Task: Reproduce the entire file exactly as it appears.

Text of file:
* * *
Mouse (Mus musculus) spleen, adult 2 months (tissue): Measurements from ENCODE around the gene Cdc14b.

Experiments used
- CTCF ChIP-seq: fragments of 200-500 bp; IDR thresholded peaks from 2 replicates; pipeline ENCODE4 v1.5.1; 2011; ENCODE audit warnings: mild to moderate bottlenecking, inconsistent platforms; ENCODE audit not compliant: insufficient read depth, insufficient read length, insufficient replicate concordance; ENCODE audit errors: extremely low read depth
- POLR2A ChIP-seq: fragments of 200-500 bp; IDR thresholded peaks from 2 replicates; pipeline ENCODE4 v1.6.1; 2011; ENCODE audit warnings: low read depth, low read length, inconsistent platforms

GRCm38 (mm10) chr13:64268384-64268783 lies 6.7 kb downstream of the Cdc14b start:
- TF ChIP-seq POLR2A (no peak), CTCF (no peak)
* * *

Mouse (Mus musculus) spleen, adult 2 months (tissue): Measurements from ENCODE around the gene Cdc14b.

Experiments used
- CTCF ChIP-seq: fragments of 200-500 bp; IDR thresholded peaks from 2 replicates; pipeline ENCODE4 v1.5.1; 2011; ENCODE audit warnings: mild to moderate bottlenecking, inconsistent platforms; ENCODE audit not compliant: insufficient read depth, insufficient read length, insufficient replicate concordance; ENCODE audit errors: extremely low read depth
- POLR2A ChIP-seq: fragments of 200-500 bp; IDR thresholded peaks from 2 replicates; pipeline ENCODE4 v1.6.1; 2011; ENCODE audit warnings: low read depth, low read length, inconsistent platforms

GRCm38 (mm10) chr13:64268384-64268783 lies 6.7 kb downstream of the Cdc14b start:
- TF ChIP-seq POLR2A (no peak), CTCF (no peak)